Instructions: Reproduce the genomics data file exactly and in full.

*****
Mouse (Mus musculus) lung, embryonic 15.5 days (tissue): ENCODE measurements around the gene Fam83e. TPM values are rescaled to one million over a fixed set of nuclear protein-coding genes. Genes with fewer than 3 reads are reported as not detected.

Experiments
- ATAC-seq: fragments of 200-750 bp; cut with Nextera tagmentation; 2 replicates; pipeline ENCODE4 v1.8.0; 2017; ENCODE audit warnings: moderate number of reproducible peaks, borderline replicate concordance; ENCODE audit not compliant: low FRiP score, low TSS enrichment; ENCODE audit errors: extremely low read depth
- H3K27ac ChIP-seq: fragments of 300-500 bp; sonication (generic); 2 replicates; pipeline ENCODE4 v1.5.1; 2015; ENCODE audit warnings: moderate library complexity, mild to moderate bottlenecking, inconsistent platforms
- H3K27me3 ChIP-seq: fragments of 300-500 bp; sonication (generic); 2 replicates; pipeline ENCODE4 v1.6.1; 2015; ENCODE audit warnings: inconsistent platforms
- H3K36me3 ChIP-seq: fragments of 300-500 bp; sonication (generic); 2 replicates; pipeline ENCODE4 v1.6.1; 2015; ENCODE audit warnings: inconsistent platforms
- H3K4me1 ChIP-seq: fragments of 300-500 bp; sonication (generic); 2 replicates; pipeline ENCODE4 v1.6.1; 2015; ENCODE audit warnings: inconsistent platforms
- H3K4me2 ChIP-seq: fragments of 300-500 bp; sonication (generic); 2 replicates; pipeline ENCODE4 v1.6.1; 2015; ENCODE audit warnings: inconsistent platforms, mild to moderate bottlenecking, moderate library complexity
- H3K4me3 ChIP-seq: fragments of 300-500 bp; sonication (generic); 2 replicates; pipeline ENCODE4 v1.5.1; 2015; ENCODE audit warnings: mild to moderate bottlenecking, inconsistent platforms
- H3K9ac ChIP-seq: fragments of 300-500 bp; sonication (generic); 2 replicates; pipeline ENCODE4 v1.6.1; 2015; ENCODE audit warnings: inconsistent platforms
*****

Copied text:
Mouse (Mus musculus) lung, embryonic 15.5 days (tissue): ENCODE measurements around the gene Fam83e. TPM values are rescaled to one million over a fixed set of nuclear protein-coding genes. Genes with fewer than 3 reads are reported as not detected.

Experiments
- ATAC-seq: fragments of 200-750 bp; cut with Nextera tagmentation; 2 replicates; pipeline ENCODE4 v1.8.0; 2017; ENCODE audit warnings: moderate number of reproducible peaks, borderline replicate concordance; ENCODE audit not compliant: low FRiP score, low TSS enrichment; ENCODE audit errors: extremely low read depth
- H3K27ac ChIP-seq: fragments of 300-500 bp; sonication (generic); 2 replicates; pipeline ENCODE4 v1.5.1; 2015; ENCODE audit warnings: moderate library complexity, mild to moderate bottlenecking, inconsistent platforms
- H3K27me3 ChIP-seq: fragments of 300-500 bp; sonication (generic); 2 replicates; pipeline ENCODE4 v1.6.1; 2015; ENCODE audit warnings: inconsistent platforms
- H3K36me3 ChIP-seq: fragments of 300-500 bp; sonication (generic); 2 replicates; pipeline ENCODE4 v1.6.1; 2015; ENCODE audit warnings: inconsistent platforms
- H3K4me1 ChIP-seq: fragments of 300-500 bp; sonication (generic); 2 replicates; pipeline ENCODE4 v1.6.1; 2015; ENCODE audit warnings: inconsistent platforms
- H3K4me2 ChIP-seq: fragments of 300-500 bp; sonication (generic); 2 replicates; pipeline ENCODE4 v1.6.1; 2015; ENCODE audit warnings: inconsistent platforms, mild to moderate bottlenecking, moderate library complexity
- H3K4me3 ChIP-seq: fragments of 300-500 bp; sonication (generic); 2 replicates; pipeline ENCODE4 v1.5.1; 2015; ENCODE audit warnings: mild to moderate bottlenecking, inconsistent platforms
- H3K9ac ChIP-seq: fragments of 300-500 bp; sonication (generic); 2 replicates; pipeline ENCODE4 v1.6.1; 2015; ENCODE audit warnings: inconsistent platforms